Parents press Enfield school board over pizza-sex assignment

·4 min read

Mar. 24—ENFIELD — Sparks flew at a Board of Education meeting this week with parents saying it has taken too long for the board to respond to their concerns even before they heard member John Unghire present his proposal for a special task force to look into why an assignment was mistakenly given to eighth-graders in January that used pizza toppings as a metaphor for sexual acts.

Several residents said during the meeting held Tuesday in Town Hall that the board has yet to address their questions, despite their repeated pleas to do so, over how an assignment for a Family Health and Human Sexuality class at the John F. Kennedy School could have been given to students.

Establishing a special task force that includes members of the community, as Unghire has proposed, would be a step toward making sure such an incident would not happen again and show that the board recognizes parents have a stake in their children's' education, they said.

Unghire said that in the aerospace manufacturing field where he has a background and mistakes can be catastrophic, something called a root cause corrective action process takes place to find out how an event happened.

There are many reasons to set up a task force that uses a method designed to find the root cause of a problem that often results from an unexpected event, he said. The "Pizza and Consent" assignment was such an example, he said.

He is proposing the board create a special task force with between three and seven members from the board, community, and schools. Their charge would be to ask the five W's — who, what, where, when, and why — and then implement corrective actions to prevent a recurrence.

"I am not looking to blame anyone, but we as a board and community need to fully understand how this happened," Unghire said about the assignment mistakenly being given to students. "We cannot afford another mistake, especially at the expense of our public school system."

Proactive not reactive

Unghire said that board has an opportunity to demonstrate its leadership and responsibility to the community. "Let's put safeguards in place so we don't have to be reactive but be proactive," he said.

Unghire did not make a motion for the board to act upon his proposal but just asked members to think about it so it could be discussed and possibly acted upon at the next meeting.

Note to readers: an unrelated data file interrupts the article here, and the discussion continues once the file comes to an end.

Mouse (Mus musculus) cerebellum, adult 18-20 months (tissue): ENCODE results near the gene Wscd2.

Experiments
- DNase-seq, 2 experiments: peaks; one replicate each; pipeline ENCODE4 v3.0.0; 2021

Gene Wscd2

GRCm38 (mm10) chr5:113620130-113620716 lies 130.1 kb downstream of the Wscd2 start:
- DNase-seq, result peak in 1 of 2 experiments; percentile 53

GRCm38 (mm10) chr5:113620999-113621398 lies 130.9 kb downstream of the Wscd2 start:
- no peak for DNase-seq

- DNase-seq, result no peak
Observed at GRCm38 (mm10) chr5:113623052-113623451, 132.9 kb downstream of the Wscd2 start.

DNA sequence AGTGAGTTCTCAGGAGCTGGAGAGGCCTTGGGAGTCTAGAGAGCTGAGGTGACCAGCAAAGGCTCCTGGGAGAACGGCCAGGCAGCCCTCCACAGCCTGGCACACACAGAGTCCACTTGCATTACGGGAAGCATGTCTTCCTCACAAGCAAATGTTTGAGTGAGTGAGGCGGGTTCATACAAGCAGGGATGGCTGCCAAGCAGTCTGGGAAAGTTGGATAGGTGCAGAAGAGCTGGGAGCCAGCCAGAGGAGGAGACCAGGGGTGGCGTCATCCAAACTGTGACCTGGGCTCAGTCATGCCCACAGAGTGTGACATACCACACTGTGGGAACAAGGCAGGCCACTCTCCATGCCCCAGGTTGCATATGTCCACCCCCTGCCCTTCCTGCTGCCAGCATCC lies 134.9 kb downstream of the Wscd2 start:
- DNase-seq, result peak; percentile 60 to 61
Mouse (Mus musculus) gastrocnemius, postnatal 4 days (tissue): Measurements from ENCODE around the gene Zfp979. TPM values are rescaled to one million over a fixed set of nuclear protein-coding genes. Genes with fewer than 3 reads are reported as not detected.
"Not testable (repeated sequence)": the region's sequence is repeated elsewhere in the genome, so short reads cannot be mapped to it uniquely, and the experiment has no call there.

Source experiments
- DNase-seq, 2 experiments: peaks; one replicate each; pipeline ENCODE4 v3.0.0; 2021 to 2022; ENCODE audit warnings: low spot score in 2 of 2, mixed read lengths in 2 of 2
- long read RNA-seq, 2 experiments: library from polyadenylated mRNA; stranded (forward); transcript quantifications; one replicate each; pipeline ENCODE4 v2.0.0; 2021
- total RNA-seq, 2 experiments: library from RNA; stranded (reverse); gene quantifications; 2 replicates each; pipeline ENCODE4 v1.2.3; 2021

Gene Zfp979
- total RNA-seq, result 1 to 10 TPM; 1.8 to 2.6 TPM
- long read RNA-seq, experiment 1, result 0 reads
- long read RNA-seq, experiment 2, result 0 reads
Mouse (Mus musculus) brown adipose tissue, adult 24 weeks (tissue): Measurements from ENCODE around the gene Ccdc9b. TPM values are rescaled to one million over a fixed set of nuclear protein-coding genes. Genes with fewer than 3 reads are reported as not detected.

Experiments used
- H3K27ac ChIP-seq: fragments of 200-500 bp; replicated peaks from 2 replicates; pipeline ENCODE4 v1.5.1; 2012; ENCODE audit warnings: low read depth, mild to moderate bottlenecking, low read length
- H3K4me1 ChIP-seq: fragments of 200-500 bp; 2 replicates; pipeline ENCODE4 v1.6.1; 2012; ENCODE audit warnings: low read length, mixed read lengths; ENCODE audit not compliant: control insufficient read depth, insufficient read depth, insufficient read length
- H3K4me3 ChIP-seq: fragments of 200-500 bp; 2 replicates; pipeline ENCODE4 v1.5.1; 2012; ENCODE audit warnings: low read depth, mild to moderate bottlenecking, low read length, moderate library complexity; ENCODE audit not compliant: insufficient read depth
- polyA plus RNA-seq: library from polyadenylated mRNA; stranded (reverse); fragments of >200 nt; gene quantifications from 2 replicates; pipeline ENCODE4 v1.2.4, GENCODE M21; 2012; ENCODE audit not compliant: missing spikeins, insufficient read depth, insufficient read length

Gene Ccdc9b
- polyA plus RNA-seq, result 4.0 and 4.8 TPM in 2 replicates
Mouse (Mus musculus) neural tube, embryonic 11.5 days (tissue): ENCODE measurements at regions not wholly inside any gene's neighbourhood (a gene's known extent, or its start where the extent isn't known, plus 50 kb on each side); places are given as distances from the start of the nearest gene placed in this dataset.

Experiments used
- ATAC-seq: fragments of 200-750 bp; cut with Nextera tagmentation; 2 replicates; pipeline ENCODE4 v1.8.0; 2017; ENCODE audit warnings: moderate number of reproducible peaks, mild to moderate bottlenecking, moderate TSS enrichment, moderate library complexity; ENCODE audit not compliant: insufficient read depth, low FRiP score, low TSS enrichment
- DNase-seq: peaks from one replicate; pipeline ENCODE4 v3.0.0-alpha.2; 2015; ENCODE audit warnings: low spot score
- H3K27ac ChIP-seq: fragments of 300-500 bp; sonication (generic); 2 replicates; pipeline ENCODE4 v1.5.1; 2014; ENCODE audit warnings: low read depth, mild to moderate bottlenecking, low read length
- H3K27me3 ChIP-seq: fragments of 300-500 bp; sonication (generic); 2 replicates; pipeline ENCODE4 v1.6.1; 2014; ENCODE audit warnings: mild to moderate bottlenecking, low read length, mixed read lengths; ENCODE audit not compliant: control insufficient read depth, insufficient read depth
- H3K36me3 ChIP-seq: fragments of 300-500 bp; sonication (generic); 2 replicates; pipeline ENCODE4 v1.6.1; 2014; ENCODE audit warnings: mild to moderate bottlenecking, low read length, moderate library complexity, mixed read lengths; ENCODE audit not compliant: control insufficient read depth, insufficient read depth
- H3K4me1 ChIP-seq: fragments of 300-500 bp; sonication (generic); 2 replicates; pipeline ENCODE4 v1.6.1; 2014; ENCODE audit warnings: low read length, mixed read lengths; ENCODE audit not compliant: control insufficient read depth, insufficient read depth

Board member Janet Cushman said she supports forming the task force as it would enable the board to work collaboratively with staff and the community to address concerns about the lesson. The task force would lead to "transparency that is valued by most and needed to restore trust," she said.

Cushman researched a general statute that addresses what public schools need to offer, saying health and safety is a required area, but it appears that family life education programs are not mandatory. "There has been a lot of talk about consent being a requirement but I'm asking if it needs to be included," she said.

Board member Amanda Pickett said she needs to better understand the purpose of what Unghire is trying to find out.

"I believe we know what happened," she said. "It is an opt-in class and (Superintendent Christopher Drezek) has shared with us that it was a mistake."

It's a staff issue, she said, which is not a function of the board to investigate. Pickett said parents have come before the board with concerns, but task forces were not established to address other issues.

She does not support establishing a task force "just to investigate a pizza assignment."

Nor do a few residents.

Marcy Taliceo of Coolidge Drive raised the subject of students who have been bullied.

"I say to Mr. Unghire and parents pushing the (task force) that we do have other issues," she said. "I've never heard of a child contemplating suicide over a pizza assignment, but they have over being bullied and cyber-bullying," she said "Our focus has to shift and we have to prioritize where we're putting our attention."

Many said they welcome the special task force. Matt Schmidt of Bigelow Commons said it has been over a month since the pizza assignment took the town by storm, drawing national attention.

"I cannot fathom a reason not to investigate it," he said. "An open investigation will provide a path to resolution; a special committee would amend procedures that would allow such an event to happen in the first place."

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